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Exberlinale Interview: Bill Murray and Bob Balaban

INTERVIEW! Everyone's favourite Wes Anderson vet, Bill Murray, and his equally charming costar, Bob Balaban, talk working Isle of Dogs and other Wes wonders with our blogger.

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I’m told, as I sit down for a series of interviews with the cast of Wes Anderson’s newest elaborate animated caper Isle of Dogs, that you never know if you’re gonna get Bill until he walks in the door. Meaning: the ever-charming and mercurial Bill Murray is somewhere in the building, and if we close our eyes and wish real hard, he’ll appear in this room and spout his words of wisdom. His costar, Bob Balaban, equally charming, has already made his appearance, and pairing them as a dynamic duo makes perfect sense – as it turns out, Bob is the perfect straight-man foil to Bill’s larger-than-life presence. When the man himself does finally burst through the doors, cracking jokes and shaking everyone’s hands, the relief is palpable, although the ride has truly just begun.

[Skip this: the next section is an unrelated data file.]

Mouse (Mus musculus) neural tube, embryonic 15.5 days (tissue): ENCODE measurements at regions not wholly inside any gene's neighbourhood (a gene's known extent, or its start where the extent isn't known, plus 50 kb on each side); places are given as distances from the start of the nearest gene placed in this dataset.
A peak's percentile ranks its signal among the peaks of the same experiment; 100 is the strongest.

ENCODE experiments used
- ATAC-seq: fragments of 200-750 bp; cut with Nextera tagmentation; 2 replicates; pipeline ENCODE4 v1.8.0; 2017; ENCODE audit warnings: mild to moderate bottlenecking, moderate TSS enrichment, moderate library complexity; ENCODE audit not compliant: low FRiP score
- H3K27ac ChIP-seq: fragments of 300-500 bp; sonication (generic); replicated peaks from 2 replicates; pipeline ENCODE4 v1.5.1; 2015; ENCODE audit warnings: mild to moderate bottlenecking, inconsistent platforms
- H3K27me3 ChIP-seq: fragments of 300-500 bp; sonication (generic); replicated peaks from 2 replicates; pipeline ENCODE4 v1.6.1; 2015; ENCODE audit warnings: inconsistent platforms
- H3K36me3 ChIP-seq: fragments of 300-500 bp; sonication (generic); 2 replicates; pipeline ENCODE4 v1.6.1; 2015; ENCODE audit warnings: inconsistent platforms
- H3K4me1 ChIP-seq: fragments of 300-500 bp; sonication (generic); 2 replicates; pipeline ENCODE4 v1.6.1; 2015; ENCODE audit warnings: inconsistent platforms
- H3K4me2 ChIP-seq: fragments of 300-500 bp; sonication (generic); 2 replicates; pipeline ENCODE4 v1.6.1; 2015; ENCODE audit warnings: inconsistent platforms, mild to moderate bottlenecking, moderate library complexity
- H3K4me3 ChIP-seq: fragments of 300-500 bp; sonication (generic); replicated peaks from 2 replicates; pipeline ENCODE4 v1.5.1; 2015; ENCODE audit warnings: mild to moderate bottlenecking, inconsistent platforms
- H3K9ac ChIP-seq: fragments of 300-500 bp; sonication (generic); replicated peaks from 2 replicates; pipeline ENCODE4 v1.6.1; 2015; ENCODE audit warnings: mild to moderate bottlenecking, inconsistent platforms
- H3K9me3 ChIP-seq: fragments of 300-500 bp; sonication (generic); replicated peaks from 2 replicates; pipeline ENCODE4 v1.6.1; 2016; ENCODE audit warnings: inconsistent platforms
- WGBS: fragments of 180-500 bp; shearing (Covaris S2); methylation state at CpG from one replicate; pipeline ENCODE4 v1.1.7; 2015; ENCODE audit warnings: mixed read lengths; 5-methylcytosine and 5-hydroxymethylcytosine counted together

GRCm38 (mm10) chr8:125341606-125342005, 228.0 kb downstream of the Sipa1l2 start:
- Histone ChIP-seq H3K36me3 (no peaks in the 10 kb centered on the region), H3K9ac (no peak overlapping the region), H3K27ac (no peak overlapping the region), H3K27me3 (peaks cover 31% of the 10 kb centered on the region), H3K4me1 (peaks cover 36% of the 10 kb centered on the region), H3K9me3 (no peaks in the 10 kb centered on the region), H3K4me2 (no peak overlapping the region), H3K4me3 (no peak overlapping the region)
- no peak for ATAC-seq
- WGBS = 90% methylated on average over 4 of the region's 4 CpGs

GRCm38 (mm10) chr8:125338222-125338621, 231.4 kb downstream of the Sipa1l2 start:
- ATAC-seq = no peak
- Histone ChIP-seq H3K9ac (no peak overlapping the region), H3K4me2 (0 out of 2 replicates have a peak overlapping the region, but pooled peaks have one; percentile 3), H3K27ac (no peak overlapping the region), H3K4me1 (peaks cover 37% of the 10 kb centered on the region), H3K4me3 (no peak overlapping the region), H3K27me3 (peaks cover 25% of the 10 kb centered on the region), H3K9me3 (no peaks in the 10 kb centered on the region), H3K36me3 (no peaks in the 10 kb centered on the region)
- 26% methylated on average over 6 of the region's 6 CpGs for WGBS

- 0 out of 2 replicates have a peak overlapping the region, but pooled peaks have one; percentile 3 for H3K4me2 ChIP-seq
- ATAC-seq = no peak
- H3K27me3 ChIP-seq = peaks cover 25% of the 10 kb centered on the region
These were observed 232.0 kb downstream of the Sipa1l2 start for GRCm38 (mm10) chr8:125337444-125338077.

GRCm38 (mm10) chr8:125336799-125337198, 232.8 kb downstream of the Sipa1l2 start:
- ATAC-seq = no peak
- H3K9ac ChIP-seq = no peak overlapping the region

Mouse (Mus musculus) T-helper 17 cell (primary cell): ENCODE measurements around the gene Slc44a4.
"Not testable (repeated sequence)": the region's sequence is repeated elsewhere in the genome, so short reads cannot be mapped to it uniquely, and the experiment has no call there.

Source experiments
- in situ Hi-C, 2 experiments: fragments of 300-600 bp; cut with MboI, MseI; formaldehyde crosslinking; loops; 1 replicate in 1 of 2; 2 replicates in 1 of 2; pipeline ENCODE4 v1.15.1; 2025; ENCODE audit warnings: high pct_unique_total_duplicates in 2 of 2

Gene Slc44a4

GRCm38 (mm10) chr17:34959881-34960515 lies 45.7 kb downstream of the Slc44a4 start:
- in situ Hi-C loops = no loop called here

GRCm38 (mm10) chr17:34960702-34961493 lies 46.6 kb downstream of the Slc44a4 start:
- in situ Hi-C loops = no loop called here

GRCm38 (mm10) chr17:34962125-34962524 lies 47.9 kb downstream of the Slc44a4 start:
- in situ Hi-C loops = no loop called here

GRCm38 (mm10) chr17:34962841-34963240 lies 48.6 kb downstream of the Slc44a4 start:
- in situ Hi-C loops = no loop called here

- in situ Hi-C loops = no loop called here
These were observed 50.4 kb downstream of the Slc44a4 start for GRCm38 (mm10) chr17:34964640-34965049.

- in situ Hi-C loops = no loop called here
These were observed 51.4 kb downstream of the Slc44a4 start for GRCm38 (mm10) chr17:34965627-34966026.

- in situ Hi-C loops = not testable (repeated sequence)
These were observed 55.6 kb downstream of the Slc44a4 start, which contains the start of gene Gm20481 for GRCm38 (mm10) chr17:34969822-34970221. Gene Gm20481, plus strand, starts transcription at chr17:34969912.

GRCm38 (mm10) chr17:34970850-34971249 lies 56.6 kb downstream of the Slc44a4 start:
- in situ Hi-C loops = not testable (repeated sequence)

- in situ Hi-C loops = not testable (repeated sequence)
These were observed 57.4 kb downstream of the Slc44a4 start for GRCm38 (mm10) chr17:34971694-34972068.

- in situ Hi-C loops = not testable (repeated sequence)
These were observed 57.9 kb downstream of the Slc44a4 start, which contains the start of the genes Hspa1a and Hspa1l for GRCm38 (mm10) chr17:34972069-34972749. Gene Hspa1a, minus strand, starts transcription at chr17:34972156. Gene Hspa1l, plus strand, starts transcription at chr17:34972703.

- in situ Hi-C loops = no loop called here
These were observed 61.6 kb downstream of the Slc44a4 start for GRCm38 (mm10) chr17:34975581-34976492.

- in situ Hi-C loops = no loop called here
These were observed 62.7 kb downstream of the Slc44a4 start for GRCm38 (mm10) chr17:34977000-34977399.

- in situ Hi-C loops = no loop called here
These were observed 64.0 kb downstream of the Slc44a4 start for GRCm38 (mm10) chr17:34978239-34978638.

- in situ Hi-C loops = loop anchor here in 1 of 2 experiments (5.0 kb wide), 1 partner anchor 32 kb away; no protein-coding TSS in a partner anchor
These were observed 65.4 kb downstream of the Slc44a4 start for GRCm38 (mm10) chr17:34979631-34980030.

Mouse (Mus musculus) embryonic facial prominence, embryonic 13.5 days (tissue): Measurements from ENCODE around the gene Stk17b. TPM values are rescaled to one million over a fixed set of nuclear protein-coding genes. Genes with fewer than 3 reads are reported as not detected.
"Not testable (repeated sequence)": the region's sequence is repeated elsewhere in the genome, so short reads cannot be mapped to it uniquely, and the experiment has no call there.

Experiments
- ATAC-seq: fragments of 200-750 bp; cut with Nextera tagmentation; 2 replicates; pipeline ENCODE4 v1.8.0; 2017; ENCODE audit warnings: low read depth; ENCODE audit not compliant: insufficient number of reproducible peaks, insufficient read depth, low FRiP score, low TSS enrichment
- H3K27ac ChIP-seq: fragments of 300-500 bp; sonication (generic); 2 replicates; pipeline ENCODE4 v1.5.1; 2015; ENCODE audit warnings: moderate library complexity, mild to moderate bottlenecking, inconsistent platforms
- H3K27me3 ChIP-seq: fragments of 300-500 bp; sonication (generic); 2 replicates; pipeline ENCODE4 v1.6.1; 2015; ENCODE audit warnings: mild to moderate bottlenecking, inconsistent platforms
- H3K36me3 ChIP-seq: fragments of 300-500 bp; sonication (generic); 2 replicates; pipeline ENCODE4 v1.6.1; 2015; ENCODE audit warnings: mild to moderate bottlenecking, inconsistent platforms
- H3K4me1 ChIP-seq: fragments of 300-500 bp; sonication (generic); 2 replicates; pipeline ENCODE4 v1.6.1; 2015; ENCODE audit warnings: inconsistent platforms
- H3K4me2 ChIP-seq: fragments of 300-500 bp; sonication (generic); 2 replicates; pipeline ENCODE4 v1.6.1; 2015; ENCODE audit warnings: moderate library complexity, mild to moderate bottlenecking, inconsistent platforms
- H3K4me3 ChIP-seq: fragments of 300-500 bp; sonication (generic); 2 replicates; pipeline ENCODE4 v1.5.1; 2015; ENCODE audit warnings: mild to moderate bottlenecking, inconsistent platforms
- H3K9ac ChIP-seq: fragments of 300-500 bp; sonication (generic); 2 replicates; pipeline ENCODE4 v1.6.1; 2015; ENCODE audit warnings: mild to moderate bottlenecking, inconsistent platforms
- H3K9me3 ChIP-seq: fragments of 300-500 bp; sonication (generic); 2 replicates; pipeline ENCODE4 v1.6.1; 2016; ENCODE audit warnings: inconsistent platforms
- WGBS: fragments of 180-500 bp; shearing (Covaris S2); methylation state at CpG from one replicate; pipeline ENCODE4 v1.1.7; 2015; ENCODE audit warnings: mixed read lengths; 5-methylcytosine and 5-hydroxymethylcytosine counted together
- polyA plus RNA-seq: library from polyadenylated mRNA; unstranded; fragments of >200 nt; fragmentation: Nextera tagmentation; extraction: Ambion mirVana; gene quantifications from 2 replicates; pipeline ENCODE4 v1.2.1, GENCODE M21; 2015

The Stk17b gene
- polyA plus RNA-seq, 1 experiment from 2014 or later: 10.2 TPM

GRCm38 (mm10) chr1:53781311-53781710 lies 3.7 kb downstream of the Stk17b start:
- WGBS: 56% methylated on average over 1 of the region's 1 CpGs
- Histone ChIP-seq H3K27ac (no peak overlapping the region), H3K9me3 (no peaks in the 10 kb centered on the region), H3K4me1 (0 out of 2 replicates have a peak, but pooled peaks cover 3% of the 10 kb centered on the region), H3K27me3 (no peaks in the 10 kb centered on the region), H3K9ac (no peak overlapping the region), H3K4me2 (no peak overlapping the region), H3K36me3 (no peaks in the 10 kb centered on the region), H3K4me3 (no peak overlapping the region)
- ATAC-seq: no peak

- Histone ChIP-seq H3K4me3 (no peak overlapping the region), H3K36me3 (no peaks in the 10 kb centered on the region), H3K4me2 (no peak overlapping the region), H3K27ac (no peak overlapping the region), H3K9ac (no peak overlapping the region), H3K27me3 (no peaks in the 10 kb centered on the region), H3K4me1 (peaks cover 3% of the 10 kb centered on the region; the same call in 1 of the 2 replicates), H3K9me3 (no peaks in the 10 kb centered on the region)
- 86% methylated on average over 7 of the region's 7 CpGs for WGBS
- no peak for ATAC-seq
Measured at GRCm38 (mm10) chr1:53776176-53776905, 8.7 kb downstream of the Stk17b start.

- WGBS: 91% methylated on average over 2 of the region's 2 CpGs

Bill and Bob, being part of the ever-growing revolving door of Wes Anderson cast members, were able to shed some light on making an Anderson flick. Just watch out for the ticks.

So, as Wes Anderson vets, is there a lot of shorthand when it comes to making one of this movies?

Bob Balaban (gesturing to Bill Murray): Well, he’s a vet. I’m a minor vet.

Bill Murray: I don’t think think that it’s shorthand, I think that it’s comfort. Yeah, there’s comfort and he’s very direct. He kind of gives you a little bit to do, and we were lucky to have the other actors being dogs at the same time so.

So when you get the call to be in a Wes Anderson movie, are you locked in a groove with him at this point? What goes through your mind?

BM: Well, this is animated so it’s not as exciting because we just get to do the voices. But on the job, like when we worked in Newport, Rhode Island [on Moonrise Kingdom], how bad was that?